While I was taking a self-imposed hiatus, the Glasgow-based music retailer Fopp did, in the end, go bankrupt after a couple of weeks of cash-only sales and rampant rumors that the company, in its 25th anniversary of existence, had overextended its reach. The Bookseller first reported the news on Friday morning, adding that employees had told the BBC that staff were informed by e-mail on Thursday afternoon about the closure of stores. Later on Friday, they reported that Tom Burton and Colin Dempster from Ernst & Young were appointed joint receivers of Fopp and joint administrators to Music Zone 2007. “The stores have been closed by management yesterday and shop staff sent home,” Burton said in a statement. “We are currently assessing the financial position of the companies; once this has been completed we will have a better idea of the future of the businesses.”
Could Fopp have been saved from bankruptcy? The answer, according to the London Times, was yes, and the would-be-savior in question was Virgin Megastores. Had Sir Richard Branson‘s company attempted to merge with Fopp, it would have injected a big rescue loan and taken a 10 per cent stake in a new entity while keeping the Fopp brand. “In the end the numbers just didn’t add up and suppliers to Fopp would not support it,” a source close to the proceedings told the Times. And the BBC reported yesterday that Fopp workers are waiting to hear about their future sometime today, although some employees are already starting to look around for work.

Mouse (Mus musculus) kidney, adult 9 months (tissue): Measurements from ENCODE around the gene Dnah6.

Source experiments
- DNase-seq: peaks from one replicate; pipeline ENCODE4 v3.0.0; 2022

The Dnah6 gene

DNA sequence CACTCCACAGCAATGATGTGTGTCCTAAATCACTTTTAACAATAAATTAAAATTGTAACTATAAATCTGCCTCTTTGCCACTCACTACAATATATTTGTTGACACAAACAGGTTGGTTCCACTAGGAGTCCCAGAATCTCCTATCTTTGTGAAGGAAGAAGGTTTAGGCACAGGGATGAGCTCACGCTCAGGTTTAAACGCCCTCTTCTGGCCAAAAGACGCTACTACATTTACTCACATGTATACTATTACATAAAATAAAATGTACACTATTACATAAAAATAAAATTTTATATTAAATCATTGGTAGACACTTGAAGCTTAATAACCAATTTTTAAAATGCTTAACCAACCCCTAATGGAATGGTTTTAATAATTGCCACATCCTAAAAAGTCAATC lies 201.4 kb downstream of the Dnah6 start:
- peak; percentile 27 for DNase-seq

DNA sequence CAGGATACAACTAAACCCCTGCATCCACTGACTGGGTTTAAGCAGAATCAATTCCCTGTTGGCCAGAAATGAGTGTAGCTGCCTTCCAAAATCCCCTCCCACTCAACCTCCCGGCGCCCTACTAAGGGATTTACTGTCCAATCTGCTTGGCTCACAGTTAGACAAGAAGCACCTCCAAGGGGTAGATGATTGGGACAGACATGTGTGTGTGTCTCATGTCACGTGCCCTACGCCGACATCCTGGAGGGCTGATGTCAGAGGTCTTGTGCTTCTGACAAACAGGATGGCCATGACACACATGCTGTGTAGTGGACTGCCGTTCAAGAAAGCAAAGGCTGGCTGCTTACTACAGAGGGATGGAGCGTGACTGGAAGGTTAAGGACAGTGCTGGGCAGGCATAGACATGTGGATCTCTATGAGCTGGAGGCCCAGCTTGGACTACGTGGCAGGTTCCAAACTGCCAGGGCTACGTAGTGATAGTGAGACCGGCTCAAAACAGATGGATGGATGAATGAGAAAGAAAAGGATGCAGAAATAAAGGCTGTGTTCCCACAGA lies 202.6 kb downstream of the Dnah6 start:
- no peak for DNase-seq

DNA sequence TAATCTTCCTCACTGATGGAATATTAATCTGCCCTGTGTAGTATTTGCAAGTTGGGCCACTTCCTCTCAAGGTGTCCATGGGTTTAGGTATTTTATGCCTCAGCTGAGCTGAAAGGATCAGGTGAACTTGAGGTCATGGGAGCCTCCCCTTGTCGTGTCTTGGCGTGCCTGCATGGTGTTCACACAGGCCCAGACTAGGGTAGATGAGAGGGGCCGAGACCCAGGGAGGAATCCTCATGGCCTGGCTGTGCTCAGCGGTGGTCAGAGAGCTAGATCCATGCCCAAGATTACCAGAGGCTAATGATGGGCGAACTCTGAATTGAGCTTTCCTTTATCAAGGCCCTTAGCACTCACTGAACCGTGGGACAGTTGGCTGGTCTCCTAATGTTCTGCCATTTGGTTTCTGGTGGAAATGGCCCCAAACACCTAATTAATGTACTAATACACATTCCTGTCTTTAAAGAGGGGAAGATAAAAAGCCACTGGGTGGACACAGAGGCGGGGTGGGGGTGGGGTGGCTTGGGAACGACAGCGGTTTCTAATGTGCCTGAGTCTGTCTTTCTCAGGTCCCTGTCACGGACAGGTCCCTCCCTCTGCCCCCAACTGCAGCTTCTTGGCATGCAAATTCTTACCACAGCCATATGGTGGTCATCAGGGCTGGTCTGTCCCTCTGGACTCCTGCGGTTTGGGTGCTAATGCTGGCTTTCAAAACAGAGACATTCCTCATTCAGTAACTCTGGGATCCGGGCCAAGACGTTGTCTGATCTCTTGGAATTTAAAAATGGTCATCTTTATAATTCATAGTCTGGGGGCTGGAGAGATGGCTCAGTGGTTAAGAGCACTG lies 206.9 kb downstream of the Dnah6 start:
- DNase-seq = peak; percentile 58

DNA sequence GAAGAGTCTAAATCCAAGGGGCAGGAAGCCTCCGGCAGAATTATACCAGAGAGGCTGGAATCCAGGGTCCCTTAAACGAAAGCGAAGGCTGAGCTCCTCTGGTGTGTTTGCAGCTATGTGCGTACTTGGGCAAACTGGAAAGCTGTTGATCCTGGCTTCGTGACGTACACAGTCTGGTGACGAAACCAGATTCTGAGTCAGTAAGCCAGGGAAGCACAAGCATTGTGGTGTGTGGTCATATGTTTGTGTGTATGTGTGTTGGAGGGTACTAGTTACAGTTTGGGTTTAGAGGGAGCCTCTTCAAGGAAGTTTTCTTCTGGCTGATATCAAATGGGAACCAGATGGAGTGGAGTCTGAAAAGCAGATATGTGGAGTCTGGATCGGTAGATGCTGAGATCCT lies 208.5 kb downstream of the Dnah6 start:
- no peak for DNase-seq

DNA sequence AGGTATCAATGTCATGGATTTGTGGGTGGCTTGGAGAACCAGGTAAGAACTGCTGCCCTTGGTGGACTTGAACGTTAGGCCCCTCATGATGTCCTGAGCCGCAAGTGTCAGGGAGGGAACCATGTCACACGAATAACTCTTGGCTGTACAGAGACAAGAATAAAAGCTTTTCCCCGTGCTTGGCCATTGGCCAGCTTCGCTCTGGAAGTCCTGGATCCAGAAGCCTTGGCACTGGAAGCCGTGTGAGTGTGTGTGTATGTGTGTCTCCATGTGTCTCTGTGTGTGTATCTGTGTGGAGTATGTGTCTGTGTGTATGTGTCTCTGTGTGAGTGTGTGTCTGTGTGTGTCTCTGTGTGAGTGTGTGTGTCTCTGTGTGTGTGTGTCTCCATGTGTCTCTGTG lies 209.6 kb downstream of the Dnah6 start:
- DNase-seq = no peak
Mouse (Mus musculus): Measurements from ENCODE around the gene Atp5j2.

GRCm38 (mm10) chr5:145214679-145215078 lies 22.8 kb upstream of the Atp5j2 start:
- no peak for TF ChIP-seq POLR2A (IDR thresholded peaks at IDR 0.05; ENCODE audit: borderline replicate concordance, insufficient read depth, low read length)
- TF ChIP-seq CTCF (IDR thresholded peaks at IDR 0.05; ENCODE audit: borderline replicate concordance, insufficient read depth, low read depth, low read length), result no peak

Reaction to Fopp’s bankruptcy has ranged from out-and-out disappointment to cynicism. Macmillan CEO Richard Charkin, commenting on the Fopp news as well as Waterstone’s continuing woes, said: “Add these two stories to the continuing drip drip of independent bookshop closures and the picture for book retailing in the UK does not look pretty. It’s a little too easy to blame the lack of retail price maintenance, or competition from supermarkets and the Internet, or the existence of a returns system. It is also simply too easy for bookshops to demand ever higher discounts (or marketing bungs) from publishers. A vibrant high street book trade is vital culturally as well as economically. We must fix it – and fast.”
To which Michael Cader rebutted: “It’s also a little to easy — but still relevant and overlooked by many of our UK friends — to blame pricing and discount practices by UK publishers for hollowing out the core market and driving market share to the supermarkets and other non-traditional retailers. But we keep doing it. A “fix” will require the active participation of publishers.”
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